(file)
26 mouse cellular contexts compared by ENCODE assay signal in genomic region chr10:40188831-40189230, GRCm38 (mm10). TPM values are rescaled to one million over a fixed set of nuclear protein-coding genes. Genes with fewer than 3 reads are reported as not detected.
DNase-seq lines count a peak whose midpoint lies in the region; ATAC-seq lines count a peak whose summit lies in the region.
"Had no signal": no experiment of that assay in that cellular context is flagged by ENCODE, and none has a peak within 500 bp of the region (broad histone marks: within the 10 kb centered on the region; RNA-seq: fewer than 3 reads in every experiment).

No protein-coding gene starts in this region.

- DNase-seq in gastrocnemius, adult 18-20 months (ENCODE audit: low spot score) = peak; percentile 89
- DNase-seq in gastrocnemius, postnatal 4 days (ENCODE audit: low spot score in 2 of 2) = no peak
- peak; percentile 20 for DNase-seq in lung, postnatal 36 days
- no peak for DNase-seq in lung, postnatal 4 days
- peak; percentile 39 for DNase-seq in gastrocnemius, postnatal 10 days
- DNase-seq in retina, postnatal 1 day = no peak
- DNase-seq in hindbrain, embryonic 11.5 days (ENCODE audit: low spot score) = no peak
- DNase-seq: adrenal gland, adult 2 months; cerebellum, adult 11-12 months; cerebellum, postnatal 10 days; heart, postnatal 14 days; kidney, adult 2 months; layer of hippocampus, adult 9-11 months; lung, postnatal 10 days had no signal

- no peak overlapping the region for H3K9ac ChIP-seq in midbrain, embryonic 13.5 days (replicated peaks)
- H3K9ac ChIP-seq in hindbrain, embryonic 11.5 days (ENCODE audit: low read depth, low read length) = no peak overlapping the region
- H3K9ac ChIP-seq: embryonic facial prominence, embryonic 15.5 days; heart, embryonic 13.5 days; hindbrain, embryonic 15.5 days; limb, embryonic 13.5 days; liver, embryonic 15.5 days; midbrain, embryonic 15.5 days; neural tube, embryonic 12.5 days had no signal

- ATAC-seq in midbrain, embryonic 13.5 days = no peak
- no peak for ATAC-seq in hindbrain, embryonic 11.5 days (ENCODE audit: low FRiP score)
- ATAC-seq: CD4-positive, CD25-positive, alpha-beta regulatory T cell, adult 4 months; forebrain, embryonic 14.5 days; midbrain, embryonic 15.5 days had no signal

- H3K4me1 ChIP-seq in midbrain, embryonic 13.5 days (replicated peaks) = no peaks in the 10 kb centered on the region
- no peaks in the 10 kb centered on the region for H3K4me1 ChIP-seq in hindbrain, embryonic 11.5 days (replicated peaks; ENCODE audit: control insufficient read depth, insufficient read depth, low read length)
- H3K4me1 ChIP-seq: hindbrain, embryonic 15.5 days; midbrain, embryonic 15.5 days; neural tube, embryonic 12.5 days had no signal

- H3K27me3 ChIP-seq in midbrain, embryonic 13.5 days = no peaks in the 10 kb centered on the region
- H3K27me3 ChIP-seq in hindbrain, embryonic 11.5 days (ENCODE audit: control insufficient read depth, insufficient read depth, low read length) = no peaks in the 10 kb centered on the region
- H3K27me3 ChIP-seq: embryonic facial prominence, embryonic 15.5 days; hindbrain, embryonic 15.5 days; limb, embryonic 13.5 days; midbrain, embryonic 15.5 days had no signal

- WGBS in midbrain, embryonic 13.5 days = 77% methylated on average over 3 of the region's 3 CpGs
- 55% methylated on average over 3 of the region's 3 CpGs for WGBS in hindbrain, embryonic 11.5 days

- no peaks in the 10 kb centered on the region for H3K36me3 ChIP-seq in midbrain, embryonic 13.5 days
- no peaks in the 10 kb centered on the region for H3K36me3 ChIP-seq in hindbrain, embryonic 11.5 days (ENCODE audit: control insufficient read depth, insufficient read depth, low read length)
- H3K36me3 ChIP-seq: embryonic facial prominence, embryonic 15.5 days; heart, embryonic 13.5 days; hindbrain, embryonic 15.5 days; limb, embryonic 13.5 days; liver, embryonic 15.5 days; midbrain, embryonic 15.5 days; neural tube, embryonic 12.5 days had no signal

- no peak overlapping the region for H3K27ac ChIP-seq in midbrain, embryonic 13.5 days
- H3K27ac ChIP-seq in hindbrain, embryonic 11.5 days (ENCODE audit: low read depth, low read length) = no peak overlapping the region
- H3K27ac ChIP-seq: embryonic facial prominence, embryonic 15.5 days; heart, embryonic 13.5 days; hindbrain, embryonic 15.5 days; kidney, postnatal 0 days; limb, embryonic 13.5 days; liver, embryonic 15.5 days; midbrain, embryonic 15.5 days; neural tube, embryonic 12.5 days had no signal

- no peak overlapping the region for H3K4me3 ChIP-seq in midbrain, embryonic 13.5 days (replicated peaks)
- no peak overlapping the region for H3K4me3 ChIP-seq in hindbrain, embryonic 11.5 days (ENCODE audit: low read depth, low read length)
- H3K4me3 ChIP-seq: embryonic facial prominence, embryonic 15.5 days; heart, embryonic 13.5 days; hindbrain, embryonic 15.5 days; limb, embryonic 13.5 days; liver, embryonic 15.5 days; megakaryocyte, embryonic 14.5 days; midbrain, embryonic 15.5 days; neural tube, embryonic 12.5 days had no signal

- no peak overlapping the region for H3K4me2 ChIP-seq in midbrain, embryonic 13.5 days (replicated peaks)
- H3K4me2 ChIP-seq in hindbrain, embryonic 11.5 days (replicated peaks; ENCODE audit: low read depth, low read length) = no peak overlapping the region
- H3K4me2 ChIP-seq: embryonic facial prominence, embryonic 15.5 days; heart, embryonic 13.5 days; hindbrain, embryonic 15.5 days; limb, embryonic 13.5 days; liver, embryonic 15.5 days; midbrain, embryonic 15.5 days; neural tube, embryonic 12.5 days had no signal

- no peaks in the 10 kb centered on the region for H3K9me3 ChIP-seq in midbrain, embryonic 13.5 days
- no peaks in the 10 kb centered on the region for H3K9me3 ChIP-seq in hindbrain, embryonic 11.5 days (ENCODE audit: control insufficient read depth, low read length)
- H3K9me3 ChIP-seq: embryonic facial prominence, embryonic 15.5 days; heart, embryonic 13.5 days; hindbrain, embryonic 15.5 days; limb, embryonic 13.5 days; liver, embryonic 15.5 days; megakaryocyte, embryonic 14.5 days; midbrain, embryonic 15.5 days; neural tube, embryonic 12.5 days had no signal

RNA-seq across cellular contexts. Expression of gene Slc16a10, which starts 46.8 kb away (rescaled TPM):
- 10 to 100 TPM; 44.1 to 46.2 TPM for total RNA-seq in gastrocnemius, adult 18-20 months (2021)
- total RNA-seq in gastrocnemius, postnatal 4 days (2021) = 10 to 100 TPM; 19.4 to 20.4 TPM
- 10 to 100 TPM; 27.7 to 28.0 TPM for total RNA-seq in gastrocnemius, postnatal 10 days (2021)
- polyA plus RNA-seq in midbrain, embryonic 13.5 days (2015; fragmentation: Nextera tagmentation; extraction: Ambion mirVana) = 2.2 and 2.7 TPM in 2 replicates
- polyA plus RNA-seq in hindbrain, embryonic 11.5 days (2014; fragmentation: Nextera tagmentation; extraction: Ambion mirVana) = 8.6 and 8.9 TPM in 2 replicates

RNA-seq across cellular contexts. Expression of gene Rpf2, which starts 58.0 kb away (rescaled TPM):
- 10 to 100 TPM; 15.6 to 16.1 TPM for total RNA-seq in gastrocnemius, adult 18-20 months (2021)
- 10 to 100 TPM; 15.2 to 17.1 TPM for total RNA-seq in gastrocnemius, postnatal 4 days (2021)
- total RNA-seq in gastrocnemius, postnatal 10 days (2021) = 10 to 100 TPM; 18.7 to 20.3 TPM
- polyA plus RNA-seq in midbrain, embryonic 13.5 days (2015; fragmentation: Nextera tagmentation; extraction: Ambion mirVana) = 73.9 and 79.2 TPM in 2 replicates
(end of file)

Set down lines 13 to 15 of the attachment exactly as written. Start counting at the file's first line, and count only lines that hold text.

- no peak overlapping the region for H3K9ac ChIP-seq in midbrain, embryonic 13.5 days (replicated peaks)
- H3K9ac ChIP-seq in hindbrain, embryonic 11.5 days (ENCODE audit: low read depth, low read length) = no peak overlapping the region
- H3K9ac ChIP-seq: embryonic facial prominence, embryonic 15.5 days; heart, embryonic 13.5 days; hindbrain, embryonic 15.5 days; limb, embryonic 13.5 days; liver, embryonic 15.5 days; midbrain, embryonic 15.5 days; neural tube, embryonic 12.5 days had no signal